The Oregon Experiment
The Oregon Experiment
Knopf, Hardcover, 9780307594785, 352pp.
Publication Date: June 14, 2011
East Coast transplants to small-town Oregon, Naomi and Scanlon Pratt are at the threshold of a new life. Scanlon has a position at the local university—teaching mass movements and domestic radicalism—and Naomi, a fragrance designer whose sense of smell has inexplicably vanished, is pregnant with their first child.
For Scanlon, all of this is ideal, from impending fatherhood to the chance for professional vindication. The Pacific Northwest provides ample opportunities for field research, and almost immediately he finds a subject in Clay, a troubled young anarchist who despises Scanlon’s self-serving attempts at friendship but adores Naomi. He also becomes involved with a regional secessionist group and—despite his better judgment—with its leader, a sensuous free spirit called Sequoia.
Naomi, while far less enchanted with these radically different surroundings, discovers that Oregon has something to offer her as well: an extraordinary world of scents. Her acutely sensitive nose is somehow revived, though she certainly doesn’t like everything she’s smelling. And as the Pratts welcome their newborn son, their lives become so deeply entwined with Clay’s that they must soon decide exactly where their loyalties lie, before the increasingly volatile activism that Scanlon has been dabbling in engulfs them all.
A contemporary civil war between desire and betrayal, rich in crisp, luxuriant detail, The Oregon Experiment explores a minefield of convictions and complications at once political, social, and intimately personal.
Keith Scribner is the author of two previous novels, Miracle Girl and The GoodLife, a New York Times Notable Book and a Barnes & Noble Discover Great New Writers selection. He is a recipient of Stanford University’s Wallace Stegner and John L’Heureux fellowships, and is currently a professor at Oregon State University in Corvallis, where he lives with his wife, the poet Jennifer Richter, and their children.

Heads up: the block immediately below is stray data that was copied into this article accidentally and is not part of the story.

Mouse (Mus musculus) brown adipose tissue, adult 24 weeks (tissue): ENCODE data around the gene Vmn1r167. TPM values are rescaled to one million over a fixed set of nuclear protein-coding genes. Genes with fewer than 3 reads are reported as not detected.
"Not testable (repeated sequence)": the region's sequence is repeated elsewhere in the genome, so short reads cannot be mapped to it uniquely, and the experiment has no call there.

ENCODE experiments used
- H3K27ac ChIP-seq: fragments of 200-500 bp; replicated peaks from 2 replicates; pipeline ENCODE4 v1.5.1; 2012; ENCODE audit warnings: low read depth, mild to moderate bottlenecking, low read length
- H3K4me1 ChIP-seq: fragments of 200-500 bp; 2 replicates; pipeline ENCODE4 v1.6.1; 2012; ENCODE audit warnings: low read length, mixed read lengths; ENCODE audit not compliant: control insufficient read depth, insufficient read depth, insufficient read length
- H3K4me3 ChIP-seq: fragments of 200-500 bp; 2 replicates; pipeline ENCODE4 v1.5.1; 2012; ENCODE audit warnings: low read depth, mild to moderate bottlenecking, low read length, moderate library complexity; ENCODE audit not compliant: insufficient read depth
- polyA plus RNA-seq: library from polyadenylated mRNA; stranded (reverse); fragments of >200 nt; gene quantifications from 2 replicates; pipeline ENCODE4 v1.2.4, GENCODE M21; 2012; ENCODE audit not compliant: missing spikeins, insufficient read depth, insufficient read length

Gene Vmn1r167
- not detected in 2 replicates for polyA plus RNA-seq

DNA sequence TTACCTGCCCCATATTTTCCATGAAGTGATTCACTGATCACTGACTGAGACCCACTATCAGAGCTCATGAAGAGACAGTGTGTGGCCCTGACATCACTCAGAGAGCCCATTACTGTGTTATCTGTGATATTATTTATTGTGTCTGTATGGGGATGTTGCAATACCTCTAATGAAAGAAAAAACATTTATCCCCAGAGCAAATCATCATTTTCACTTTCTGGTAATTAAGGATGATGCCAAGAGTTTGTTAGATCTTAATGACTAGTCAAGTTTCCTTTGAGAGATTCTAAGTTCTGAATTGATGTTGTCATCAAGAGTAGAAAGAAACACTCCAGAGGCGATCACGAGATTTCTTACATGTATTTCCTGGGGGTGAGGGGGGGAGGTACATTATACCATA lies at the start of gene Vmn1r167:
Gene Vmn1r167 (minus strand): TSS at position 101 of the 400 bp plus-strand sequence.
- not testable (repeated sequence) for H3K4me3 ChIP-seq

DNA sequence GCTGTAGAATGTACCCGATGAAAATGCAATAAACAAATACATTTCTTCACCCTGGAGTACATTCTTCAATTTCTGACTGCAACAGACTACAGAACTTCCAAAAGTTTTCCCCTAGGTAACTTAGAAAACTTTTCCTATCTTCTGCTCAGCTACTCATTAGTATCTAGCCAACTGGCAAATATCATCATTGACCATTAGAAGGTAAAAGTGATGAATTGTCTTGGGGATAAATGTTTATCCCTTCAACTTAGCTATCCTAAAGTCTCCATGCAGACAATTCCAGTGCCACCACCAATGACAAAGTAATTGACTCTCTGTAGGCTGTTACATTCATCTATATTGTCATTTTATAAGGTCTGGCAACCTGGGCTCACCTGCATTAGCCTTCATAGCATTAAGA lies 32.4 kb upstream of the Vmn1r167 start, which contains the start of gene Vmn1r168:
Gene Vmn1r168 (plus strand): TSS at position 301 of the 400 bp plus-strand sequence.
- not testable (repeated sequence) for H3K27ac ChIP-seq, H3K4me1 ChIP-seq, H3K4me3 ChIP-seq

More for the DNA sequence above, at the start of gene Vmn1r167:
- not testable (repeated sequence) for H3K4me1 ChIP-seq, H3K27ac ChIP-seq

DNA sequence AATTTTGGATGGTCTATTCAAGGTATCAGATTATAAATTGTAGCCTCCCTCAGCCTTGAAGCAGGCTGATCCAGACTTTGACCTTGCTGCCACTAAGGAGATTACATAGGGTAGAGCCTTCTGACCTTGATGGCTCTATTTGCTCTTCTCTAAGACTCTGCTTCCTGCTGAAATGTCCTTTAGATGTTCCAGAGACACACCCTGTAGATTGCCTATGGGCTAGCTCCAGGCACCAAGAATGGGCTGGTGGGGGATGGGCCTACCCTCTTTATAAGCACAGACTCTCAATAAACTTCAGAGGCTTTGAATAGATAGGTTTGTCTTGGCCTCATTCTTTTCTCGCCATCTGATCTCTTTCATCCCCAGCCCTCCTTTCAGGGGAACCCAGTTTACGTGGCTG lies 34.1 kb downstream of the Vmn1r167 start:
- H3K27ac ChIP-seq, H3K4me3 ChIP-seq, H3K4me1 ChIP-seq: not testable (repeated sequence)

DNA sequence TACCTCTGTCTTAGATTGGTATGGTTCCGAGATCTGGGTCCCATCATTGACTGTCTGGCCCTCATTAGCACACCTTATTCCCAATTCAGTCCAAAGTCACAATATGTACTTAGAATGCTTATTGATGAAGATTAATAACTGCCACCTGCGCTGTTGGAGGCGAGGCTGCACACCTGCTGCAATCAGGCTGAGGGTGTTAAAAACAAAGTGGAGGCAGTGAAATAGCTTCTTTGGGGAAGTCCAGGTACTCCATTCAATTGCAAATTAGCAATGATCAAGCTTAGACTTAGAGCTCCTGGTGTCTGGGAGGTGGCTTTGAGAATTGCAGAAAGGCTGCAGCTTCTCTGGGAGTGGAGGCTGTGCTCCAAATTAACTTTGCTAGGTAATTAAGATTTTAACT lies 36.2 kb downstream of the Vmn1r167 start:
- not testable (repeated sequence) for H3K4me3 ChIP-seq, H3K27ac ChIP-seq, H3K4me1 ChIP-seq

“The Oregon Experiment has many virtues—Scribner has a sharp eye for the complicated grace and endless capacity for self-delusion among our species, he makes the potential cultural and economic independence of Cascadia worth pondering rather than snickering at, and the attention to scent and smell add a lovely subtle layer of narrative; ‘his scalp and skin were in the dusty family,’ Naomi thinks of her husband, ‘canvas stored in the basement, pages of a book pulled from a garage-sale box, a stranger’s wool sweater.’”
--San Francisco Chronicle
“The Oregon Experiment captures the sheer physicality of new parenthood as well as its emotional tyranny in our age of awareness better than anything I’ve read, fiction or nonfiction … In many ways, The Oregon Experiment belongs in the same class of modern social realism as Jonathan Franzen’s The Corrections and Freedom. It is a hugely ambitious, decidedly modern, distinctly American novel, with complicated family dynamics, and remarkable depth of character and psychological nuance.”
“Excellent literary fiction with an occasionally humorous touch.”
--Library Journal starred review
“…the experiment [is] one of making a new life among Oregon’s latter-day hippies and anarchists, learning to be parents, and discovering the rebellious spirit in themselves and the local population. Scribner’s The GoodLife made quite a splash, and The Oregon Experiment is no less ambitious, with rich characters and some amusing plot twists.”
“Though set in Oregon, the themes and sensuality of The Oregon Experiment are universal, and readers anywhere will relate to the deep characters and lush description of setting and culture. I don’t say this lightly: I’ll be reading this book again within the year”
--Jennifer Tyler, “Three Guys One Book”
“Each character struggles with the line between idealism and realism, and, to his great credit, Scribner (Miracle Girl) avoids making the reader feel lectured as he plays out his exploration of what happens when ideas and desires get put into practice.”